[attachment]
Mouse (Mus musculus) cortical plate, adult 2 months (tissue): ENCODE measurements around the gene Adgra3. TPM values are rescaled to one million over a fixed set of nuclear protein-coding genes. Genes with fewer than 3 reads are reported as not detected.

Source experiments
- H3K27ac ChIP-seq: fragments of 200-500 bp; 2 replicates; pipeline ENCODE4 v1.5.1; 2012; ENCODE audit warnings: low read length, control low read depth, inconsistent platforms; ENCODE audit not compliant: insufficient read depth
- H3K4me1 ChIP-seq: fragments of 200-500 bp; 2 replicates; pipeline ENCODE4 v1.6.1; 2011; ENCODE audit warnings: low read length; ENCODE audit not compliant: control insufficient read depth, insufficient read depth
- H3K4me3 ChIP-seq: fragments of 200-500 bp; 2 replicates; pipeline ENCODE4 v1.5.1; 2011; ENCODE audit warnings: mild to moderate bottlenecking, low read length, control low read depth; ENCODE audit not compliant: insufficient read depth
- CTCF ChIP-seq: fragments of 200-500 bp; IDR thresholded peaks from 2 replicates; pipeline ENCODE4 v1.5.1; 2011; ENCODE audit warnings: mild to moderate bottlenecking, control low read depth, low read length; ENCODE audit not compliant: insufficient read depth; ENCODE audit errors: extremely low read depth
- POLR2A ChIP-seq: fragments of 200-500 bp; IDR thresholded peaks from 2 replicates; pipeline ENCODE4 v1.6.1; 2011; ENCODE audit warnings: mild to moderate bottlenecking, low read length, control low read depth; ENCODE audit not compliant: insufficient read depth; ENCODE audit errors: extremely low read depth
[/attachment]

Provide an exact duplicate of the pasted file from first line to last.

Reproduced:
Mouse (Mus musculus) cortical plate, adult 2 months (tissue): ENCODE measurements around the gene Adgra3. TPM values are rescaled to one million over a fixed set of nuclear protein-coding genes. Genes with fewer than 3 reads are reported as not detected.

Source experiments
- H3K27ac ChIP-seq: fragments of 200-500 bp; 2 replicates; pipeline ENCODE4 v1.5.1; 2012; ENCODE audit warnings: low read length, control low read depth, inconsistent platforms; ENCODE audit not compliant: insufficient read depth
- H3K4me1 ChIP-seq: fragments of 200-500 bp; 2 replicates; pipeline ENCODE4 v1.6.1; 2011; ENCODE audit warnings: low read length; ENCODE audit not compliant: control insufficient read depth, insufficient read depth
- H3K4me3 ChIP-seq: fragments of 200-500 bp; 2 replicates; pipeline ENCODE4 v1.5.1; 2011; ENCODE audit warnings: mild to moderate bottlenecking, low read length, control low read depth; ENCODE audit not compliant: insufficient read depth
- CTCF ChIP-seq: fragments of 200-500 bp; IDR thresholded peaks from 2 replicates; pipeline ENCODE4 v1.5.1; 2011; ENCODE audit warnings: mild to moderate bottlenecking, control low read depth, low read length; ENCODE audit not compliant: insufficient read depth; ENCODE audit errors: extremely low read depth
- POLR2A ChIP-seq: fragments of 200-500 bp; IDR thresholded peaks from 2 replicates; pipeline ENCODE4 v1.6.1; 2011; ENCODE audit warnings: mild to moderate bottlenecking, low read length, control low read depth; ENCODE audit not compliant: insufficient read depth; ENCODE audit errors: extremely low read depth